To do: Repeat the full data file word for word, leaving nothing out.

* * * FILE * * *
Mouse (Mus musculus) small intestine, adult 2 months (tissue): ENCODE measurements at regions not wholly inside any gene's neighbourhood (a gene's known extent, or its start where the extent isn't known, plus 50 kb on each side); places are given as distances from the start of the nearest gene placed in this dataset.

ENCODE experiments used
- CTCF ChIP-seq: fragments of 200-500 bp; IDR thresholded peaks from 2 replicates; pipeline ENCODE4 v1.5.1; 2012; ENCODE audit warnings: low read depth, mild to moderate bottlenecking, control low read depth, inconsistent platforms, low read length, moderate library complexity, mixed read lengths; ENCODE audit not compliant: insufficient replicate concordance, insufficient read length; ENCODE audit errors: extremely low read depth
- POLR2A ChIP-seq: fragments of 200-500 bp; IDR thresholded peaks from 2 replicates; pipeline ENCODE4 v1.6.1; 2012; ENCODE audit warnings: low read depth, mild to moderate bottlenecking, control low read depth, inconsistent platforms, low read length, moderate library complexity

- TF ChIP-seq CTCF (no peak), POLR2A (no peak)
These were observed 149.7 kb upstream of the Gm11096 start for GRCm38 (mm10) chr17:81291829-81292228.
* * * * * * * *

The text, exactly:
Mouse (Mus musculus) small intestine, adult 2 months (tissue): ENCODE measurements at regions not wholly inside any gene's neighbourhood (a gene's known extent, or its start where the extent isn't known, plus 50 kb on each side); places are given as distances from the start of the nearest gene placed in this dataset.

ENCODE experiments used
- CTCF ChIP-seq: fragments of 200-500 bp; IDR thresholded peaks from 2 replicates; pipeline ENCODE4 v1.5.1; 2012; ENCODE audit warnings: low read depth, mild to moderate bottlenecking, control low read depth, inconsistent platforms, low read length, moderate library complexity, mixed read lengths; ENCODE audit not compliant: insufficient replicate concordance, insufficient read length; ENCODE audit errors: extremely low read depth
- POLR2A ChIP-seq: fragments of 200-500 bp; IDR thresholded peaks from 2 replicates; pipeline ENCODE4 v1.6.1; 2012; ENCODE audit warnings: low read depth, mild to moderate bottlenecking, control low read depth, inconsistent platforms, low read length, moderate library complexity

- TF ChIP-seq CTCF (no peak), POLR2A (no peak)
These were observed 149.7 kb upstream of the Gm11096 start for GRCm38 (mm10) chr17:81291829-81292228.